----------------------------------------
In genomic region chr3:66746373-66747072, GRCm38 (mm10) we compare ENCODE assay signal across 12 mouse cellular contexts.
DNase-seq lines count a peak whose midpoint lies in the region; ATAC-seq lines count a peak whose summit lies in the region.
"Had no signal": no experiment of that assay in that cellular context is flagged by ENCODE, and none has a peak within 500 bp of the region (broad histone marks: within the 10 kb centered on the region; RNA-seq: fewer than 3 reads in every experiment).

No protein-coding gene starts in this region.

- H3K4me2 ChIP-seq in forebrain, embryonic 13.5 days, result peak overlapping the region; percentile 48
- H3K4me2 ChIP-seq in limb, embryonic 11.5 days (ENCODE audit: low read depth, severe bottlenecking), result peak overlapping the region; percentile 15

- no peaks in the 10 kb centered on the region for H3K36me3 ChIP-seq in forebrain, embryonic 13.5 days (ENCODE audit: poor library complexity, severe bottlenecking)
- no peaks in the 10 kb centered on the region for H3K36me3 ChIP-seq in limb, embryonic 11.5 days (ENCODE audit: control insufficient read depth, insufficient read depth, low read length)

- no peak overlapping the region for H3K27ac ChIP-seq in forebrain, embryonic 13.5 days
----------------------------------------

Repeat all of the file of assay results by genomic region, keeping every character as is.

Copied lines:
In genomic region chr3:66746373-66747072, GRCm38 (mm10) we compare ENCODE assay signal across 12 mouse cellular contexts.
DNase-seq lines count a peak whose midpoint lies in the region; ATAC-seq lines count a peak whose summit lies in the region.
"Had no signal": no experiment of that assay in that cellular context is flagged by ENCODE, and none has a peak within 500 bp of the region (broad histone marks: within the 10 kb centered on the region; RNA-seq: fewer than 3 reads in every experiment).

No protein-coding gene starts in this region.

- H3K4me2 ChIP-seq in forebrain, embryonic 13.5 days, result peak overlapping the region; percentile 48
- H3K4me2 ChIP-seq in limb, embryonic 11.5 days (ENCODE audit: low read depth, severe bottlenecking), result peak overlapping the region; percentile 15

- no peaks in the 10 kb centered on the region for H3K36me3 ChIP-seq in forebrain, embryonic 13.5 days (ENCODE audit: poor library complexity, severe bottlenecking)
- no peaks in the 10 kb centered on the region for H3K36me3 ChIP-seq in limb, embryonic 11.5 days (ENCODE audit: control insufficient read depth, insufficient read depth, low read length)

- no peak overlapping the region for H3K27ac ChIP-seq in forebrain, embryonic 13.5 days